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Jacks v. City of Hayward

United States District Court, N.D. California

July 22, 2016

JABALI JACKS, Plaintiff,
v.
CITY OF HAYWARD, et al., Defendants.

          ORDER DENYING DEFENDANTS’ MOTION TO DISMISS DOCKET NO. 14

          EDWARD M. CHEN United States District Judge

         I. INTRODUCTION

         Plaintiff Jabali Jacks filed the instant suit, alleging that Defendant City of Hayward police officers used unwarranted and excessive force against him while arresting him, resulting in physical pain and injury. Docket No. 1 (Compl.). The City of Hayward, Officer Tran, and Officer Javier (collectively, the City) now move to dismiss Jacks's state law claims with prejudice, for failure to comply with California's Government Claim Act. Docket No. 14 (Mot.).

         Having reviewed the filings and supplemental briefing, the Court DENIES the City's motion to dismiss.[1]

         II. BACKGROUND

         On April 27, 2014, Jacks alleges that he heard a disturbance occurring outside of his place of employment, and saw a motorcycle being pulled over. Compl. at ¶ 10. Jacks began recording the incident when Officer Faria instructed him to cross the street and come to the officers. Id. at ¶ 11. The officer indicated Jacks that he was going to be ticketed for smoking in public. Id. As Jacks complied with the officer's order, he continued recording the incident. Id. Once he came into reach, Officer James slapped Jacks's phone from his hand and attempted to put him in a carotid restraint. Id. at ¶ 12. Jacks was slammed to the ground, his right arm twisted back, and his head slammed into the concrete. Id. at ¶¶ 13-14. After Jacks's hands and ankles were cuffed, the officers searched Jacks's backpack and found a gun inside. Id. at ¶ 15.

         On April 28, 2014, a criminal complaint charging Jacks with one count of carrying a loaded firearm and one count of resisting arrest was filed with the Alameda County Superior Court. See Docket No. 31 (Yoon Dec.), Exh. A. In the meantime, Jacks filed a governmental claim with the City of Hayward on October 20, 2014. See Docket No. 15 (Mot. RJN), Exh. 2. The City of Hayward rejected the claim on December 3, 2014. Mot. at 3; Opp. at 2.[2]

         On February 24, 2016, the criminal charges against Jacks were dropped. Opp. at 2. Jacks then filed the instant suit on April 27, 2016, bringing claims for: (1) 42 U.S.C. § 1983 claim for illegal detention in violation of the Fourth Amendment; (2) 42 U.S.C. § 1983 claim for wrongful arrest in violation of the Fourth Amendment; (3) 42 U.S.C. § 1983 claim for excessive force in violation of the Fourth Amendment; (4) 42 U.S.C. § 1983 claim for freedom of speech in violation of the First Amendment; (5) 42 U.S.C. § 1983 claim for freedom of assembly in violation of the First Amendment; (6) Monell claim; (7) negligence; (8) violation of California Civil Code § 52.1 (right to enjoy civil rights); (9) violation of California Civil Code § 51.7 (violation of statutory rights); (10) intentional infliction of emotional distress; and (11) assault and battery. Compl. at 5-11.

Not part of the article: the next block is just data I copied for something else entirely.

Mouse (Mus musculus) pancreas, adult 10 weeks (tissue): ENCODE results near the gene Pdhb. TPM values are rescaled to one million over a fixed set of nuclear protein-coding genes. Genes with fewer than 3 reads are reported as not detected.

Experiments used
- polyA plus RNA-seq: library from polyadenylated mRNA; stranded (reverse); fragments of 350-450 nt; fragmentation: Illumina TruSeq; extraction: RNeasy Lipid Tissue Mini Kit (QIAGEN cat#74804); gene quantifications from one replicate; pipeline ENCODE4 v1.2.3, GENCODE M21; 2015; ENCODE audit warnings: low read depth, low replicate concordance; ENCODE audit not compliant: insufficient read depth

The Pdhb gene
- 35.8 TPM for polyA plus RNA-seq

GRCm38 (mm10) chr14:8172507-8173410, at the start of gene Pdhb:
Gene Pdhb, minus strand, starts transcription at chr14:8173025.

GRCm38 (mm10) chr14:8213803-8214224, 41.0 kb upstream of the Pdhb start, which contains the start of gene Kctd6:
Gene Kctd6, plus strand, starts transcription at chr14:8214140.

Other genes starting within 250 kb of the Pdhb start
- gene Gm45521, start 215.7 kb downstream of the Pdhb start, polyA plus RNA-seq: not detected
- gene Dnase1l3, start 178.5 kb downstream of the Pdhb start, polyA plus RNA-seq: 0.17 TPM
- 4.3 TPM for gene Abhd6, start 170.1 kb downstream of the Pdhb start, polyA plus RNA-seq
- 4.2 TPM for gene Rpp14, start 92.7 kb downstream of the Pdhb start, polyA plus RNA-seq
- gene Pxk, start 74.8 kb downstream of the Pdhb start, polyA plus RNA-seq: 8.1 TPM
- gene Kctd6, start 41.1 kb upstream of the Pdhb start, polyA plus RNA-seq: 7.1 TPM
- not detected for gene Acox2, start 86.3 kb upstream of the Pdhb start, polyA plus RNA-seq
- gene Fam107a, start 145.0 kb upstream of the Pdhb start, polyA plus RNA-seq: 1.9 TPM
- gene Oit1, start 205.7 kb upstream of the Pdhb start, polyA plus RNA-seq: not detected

III. DISCUSSION

         A. Standard of Review Defendants move for a dismissal pursuant to Federal Rule of Civil Procedure 12(b)(6). Rule 12(b)(6) allows for dismissal based on a failure to state a claim for relief. A motion to dismiss based on this rule essentially challenges the legal sufficiency of the claims alleged. See Parks Sch. of Bus. v. Symington, 51 F.3d 1480, 1484 (9th Cir. 1995). In considering a Rule 12(b)(6) motion, a court must take all allegations of material fact as true and construe them in the light most favorable to the nonmoving party, although “conclusory allegations of law and unwarranted inferences are insufficient to avoid a Rule 12(b)(6) dismissal.” Cousins v. Lockyer, 568 F.3d 1063, 1067 (9th Cir. 2009). While “a complaint need not contain detailed factual allegations . . . it must plead „enough facts to state a claim of relief that is plausible on its face.'” Weber v. Dep’t of Veterans Affairs, 521 F.3d 1061, 1065 (9th Cir. 2008) (quoting Bell Atl. Corp. v. Twombly, 550 U.S. 544, 570 (2007)). “A claim has facial plausibility when the plaintiff pleads factual content that allows the court to draw the reasonable inference that the defendant is liable for the misconduct alleged.” Ashcroft v. Iqbal, 556 U.S. 662, 678 (2009); see also Twombly, 550 U.S. at 556. However, “[t]he plausibility standard is not akin to a „probability requirement, ' but it asks for more than sheer possibility that a defendant acted unlawfully.” Iqbal, 556 U.S. at 678.

         B. Analysis

         The City of Hayward seeks to dismiss the seventh through eleventh causes of action (collectively, state claims) for failure to comply with the California Governmental Claims Act. Mot. at 4. The Governmental Claims Act states in relevant part:

(a) Except as provided in Sections 946.4 and 946.6 and subject to subdivision (b), any suit brought against a public entity on a cause of action for which a claim is required to be presented in accordance with Chapter 1 (commencing with Section 900) and Chapter 2 (commencing with Section 910) of Part 3 of this division must be commenced:
(1) If written notice is given in accordance with Section 913, [3] not later than six months after the date such notice is personally ...

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